concerns the orphan girl Lyra (a spirited performance by the “other” Dakota) who lives in Oxford under the guidance and tutorage of her uncle, Lord Asriel (Daniel Craig, who deserves much more screen time). To describe the intricacies of the plot would be futile, as I have no idea where to start, save to say it moves at a zippy pace, throwing out information at the viewer at a dazzling speed. If you’re unfamiliar with the source material, as I was, then you need to have your wits about you, paying careful attention at all times. Like the LOTR, the source material is heavily allegorical (although Tolkien would reportedly fume whenever anybody referred to his books as such) and this seems to be where many of the books fans get annoyed; in order to make the film financially viable, all mentions of religion and god were shaved off completely. I can understand how this would anger people, yet I don’t think the filmmakers completely disregarded this integral element. Although it is never explicit, it must be very obvious to the more thoughtful members of the audience that the Magisterium stands for organized religion and that their policy of severing children from their Daemons is a pretty blatant statement about how religion cuts off our faculty for independent thought and free will (at least, that was my spin on it. Not having read the books, I can’t be sure if this is the exact meaning, but it’s close enough). To many of the children sitting in the cinema watching this film with me, these subtleties were undoubtedly lost, but I would hope that their parents would have picked up on them. Laying on the subtext any heavier would have transformed the film into something completely different; but this is what we are given and we must judge the film on what it is, rather than what it isn’t.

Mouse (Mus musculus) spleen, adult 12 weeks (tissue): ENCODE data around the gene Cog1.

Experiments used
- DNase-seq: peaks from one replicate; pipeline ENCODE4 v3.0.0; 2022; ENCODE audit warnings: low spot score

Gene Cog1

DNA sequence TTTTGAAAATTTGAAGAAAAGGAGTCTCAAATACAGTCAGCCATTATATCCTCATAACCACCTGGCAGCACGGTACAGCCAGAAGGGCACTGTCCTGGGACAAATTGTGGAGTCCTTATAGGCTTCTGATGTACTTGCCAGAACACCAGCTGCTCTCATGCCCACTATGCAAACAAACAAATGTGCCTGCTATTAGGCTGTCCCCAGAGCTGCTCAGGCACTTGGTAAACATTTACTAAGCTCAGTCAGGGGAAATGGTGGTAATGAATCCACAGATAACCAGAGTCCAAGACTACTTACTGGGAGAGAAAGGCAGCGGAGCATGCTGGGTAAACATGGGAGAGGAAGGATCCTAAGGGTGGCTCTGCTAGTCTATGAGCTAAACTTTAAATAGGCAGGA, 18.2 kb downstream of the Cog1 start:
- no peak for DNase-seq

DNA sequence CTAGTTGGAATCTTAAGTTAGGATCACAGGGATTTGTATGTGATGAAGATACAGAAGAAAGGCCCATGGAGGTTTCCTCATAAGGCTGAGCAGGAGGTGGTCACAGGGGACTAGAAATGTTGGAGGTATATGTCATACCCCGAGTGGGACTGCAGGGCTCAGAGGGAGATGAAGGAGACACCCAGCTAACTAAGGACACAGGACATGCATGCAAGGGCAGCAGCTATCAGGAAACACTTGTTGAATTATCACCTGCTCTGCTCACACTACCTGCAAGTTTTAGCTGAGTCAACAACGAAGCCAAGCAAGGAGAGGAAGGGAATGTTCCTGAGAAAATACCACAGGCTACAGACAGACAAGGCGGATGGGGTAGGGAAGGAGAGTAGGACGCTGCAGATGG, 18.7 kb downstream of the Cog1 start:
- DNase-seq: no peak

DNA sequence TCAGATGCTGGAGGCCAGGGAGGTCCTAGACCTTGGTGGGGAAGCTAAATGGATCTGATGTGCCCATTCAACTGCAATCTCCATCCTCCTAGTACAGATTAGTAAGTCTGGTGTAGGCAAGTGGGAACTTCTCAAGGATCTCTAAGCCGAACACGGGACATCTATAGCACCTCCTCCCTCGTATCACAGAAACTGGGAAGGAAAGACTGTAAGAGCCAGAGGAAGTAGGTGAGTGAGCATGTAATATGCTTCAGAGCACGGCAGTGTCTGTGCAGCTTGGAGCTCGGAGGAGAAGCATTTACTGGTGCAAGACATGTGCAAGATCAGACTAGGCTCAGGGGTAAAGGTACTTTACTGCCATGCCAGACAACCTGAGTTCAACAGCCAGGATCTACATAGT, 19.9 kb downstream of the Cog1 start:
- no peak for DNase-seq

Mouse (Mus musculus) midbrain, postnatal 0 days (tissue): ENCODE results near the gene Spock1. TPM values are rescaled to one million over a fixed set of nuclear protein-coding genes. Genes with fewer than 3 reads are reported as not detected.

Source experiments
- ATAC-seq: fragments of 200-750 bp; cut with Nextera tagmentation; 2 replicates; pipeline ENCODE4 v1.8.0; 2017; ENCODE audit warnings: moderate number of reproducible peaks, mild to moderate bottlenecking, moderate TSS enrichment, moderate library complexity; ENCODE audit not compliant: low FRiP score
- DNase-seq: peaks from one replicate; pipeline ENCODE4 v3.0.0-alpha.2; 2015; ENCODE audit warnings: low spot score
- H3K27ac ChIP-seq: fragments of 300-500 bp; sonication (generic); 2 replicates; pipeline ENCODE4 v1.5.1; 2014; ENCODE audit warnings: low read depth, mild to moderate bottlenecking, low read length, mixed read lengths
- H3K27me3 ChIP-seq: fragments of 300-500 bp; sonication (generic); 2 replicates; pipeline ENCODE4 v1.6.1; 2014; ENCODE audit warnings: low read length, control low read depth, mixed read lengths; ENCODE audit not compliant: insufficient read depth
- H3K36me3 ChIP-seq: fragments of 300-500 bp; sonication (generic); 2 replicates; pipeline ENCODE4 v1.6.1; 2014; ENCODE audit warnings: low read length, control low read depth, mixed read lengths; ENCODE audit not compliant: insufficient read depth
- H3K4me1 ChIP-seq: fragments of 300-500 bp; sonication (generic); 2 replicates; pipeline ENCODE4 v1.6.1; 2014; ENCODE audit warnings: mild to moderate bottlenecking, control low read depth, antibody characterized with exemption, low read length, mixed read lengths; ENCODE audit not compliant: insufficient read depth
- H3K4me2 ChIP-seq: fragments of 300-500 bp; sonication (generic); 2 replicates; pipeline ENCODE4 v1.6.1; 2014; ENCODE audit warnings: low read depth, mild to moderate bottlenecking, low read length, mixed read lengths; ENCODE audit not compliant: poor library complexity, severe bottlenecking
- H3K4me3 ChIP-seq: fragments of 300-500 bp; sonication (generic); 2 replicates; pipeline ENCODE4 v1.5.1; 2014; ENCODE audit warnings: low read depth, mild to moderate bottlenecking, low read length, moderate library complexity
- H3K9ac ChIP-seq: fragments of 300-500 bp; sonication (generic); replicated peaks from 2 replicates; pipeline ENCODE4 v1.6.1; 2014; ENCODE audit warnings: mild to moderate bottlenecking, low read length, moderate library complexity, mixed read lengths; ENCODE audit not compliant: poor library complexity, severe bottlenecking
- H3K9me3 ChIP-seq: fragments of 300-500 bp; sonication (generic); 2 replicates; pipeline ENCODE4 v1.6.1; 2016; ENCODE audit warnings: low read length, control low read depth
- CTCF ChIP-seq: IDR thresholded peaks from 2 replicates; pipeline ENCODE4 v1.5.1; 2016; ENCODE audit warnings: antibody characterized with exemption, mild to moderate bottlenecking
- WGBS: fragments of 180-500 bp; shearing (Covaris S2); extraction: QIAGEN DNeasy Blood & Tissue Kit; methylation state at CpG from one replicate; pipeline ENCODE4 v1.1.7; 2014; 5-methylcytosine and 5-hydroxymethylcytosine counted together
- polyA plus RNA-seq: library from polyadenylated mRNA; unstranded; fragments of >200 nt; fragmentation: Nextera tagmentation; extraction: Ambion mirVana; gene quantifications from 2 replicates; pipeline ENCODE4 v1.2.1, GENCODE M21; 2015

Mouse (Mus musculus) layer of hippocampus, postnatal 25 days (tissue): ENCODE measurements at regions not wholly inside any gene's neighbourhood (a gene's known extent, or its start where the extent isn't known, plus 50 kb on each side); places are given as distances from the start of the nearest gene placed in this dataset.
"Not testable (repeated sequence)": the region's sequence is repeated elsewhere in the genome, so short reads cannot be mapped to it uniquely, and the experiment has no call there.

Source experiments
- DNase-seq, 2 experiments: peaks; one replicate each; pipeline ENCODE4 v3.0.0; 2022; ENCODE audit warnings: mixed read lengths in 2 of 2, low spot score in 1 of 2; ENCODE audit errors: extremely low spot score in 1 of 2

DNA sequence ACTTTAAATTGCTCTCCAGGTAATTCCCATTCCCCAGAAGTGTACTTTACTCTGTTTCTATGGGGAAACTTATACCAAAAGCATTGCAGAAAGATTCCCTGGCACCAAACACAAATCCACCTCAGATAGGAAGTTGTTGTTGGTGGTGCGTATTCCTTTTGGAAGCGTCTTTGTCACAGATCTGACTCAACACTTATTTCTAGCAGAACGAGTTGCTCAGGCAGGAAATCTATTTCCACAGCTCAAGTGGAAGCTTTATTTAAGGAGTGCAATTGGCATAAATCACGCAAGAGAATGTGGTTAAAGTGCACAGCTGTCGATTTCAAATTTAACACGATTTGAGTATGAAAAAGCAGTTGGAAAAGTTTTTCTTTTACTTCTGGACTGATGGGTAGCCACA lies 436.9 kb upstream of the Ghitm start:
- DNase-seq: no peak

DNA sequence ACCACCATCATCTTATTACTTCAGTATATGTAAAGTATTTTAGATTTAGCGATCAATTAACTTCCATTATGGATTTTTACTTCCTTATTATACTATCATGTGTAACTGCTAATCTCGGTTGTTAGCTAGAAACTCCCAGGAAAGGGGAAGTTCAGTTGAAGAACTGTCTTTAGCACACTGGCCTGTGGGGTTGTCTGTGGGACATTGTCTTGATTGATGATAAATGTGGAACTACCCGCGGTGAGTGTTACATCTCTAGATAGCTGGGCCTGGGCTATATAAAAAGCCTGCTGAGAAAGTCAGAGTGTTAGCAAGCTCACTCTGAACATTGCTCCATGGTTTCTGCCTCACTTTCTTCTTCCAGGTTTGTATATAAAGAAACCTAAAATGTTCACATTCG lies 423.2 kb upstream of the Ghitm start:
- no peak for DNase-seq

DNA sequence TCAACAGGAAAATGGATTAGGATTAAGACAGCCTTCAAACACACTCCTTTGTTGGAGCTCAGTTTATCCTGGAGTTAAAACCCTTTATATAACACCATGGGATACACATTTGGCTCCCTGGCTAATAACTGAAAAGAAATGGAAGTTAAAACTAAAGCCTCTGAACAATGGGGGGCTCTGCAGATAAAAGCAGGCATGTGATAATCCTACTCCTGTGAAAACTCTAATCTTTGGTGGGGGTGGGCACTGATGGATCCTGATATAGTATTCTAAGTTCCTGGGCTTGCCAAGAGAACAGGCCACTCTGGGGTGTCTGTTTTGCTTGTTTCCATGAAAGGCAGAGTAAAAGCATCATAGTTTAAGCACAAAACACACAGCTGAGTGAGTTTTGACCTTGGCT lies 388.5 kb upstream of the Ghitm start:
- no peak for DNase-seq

What it is, is a solid fantasy epic, with terrific acting, lovely set-pieces and a welcome sense of threatening doom. The Daemons, although not always fully realistic in appearance, are a delight nonetheless; the human character’s interactions with their Daemons, especially in the case of Ms Coulter (Nicole Kidman, surely in line for some Best Villain award) and her spiteful orange monkey, provide some great cinematic moments. In Lyra, we have a fantasy film with a proper female heroine, plucky, inquisitive, brave and sometimes misguided. Dakota Blue Richards gives a vibrant, stubborn performance, creating a rounded character with plenty of faults as well as her considerable talents. Acting against an inanimate object isn’t the easiest job in the world, but her interactions with her CGI Daemon (voiced by, of all people, Freddie Highmore, who has suddenly become the requisite casting choice for every family film) and Iorek feel unrehearsed and natural. It’s certainly darker than most recent family film, with some frightening scenes in which I was genuinely troubled.